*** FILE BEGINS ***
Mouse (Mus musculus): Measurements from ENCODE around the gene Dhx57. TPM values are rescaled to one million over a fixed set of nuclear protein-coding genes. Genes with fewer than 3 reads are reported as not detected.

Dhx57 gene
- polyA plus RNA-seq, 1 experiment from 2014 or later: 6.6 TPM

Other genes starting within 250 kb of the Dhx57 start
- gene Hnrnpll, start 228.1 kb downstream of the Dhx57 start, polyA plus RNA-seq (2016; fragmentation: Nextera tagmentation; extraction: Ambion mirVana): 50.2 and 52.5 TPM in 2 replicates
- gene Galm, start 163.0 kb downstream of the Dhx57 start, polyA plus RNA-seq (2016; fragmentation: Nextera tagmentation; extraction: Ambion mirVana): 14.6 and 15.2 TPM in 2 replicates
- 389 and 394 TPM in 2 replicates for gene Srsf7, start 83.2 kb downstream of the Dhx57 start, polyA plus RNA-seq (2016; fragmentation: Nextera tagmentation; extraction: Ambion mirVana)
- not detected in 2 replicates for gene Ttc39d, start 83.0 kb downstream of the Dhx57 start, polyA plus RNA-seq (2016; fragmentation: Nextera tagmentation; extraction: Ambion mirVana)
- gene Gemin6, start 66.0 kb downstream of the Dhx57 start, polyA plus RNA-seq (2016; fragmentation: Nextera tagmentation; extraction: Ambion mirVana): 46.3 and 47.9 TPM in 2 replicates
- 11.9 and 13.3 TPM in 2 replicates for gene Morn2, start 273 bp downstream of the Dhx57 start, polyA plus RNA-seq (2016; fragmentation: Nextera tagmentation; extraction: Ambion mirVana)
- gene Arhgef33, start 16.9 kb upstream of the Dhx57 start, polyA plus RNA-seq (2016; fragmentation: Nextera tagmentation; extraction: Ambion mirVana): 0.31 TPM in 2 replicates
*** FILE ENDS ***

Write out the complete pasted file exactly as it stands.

Mouse (Mus musculus): Measurements from ENCODE around the gene Dhx57. TPM values are rescaled to one million over a fixed set of nuclear protein-coding genes. Genes with fewer than 3 reads are reported as not detected.

Dhx57 gene
- polyA plus RNA-seq, 1 experiment from 2014 or later: 6.6 TPM

Other genes starting within 250 kb of the Dhx57 start
- gene Hnrnpll, start 228.1 kb downstream of the Dhx57 start, polyA plus RNA-seq (2016; fragmentation: Nextera tagmentation; extraction: Ambion mirVana): 50.2 and 52.5 TPM in 2 replicates
- gene Galm, start 163.0 kb downstream of the Dhx57 start, polyA plus RNA-seq (2016; fragmentation: Nextera tagmentation; extraction: Ambion mirVana): 14.6 and 15.2 TPM in 2 replicates
- 389 and 394 TPM in 2 replicates for gene Srsf7, start 83.2 kb downstream of the Dhx57 start, polyA plus RNA-seq (2016; fragmentation: Nextera tagmentation; extraction: Ambion mirVana)
- not detected in 2 replicates for gene Ttc39d, start 83.0 kb downstream of the Dhx57 start, polyA plus RNA-seq (2016; fragmentation: Nextera tagmentation; extraction: Ambion mirVana)
- gene Gemin6, start 66.0 kb downstream of the Dhx57 start, polyA plus RNA-seq (2016; fragmentation: Nextera tagmentation; extraction: Ambion mirVana): 46.3 and 47.9 TPM in 2 replicates
- 11.9 and 13.3 TPM in 2 replicates for gene Morn2, start 273 bp downstream of the Dhx57 start, polyA plus RNA-seq (2016; fragmentation: Nextera tagmentation; extraction: Ambion mirVana)
- gene Arhgef33, start 16.9 kb upstream of the Dhx57 start, polyA plus RNA-seq (2016; fragmentation: Nextera tagmentation; extraction: Ambion mirVana): 0.31 TPM in 2 replicates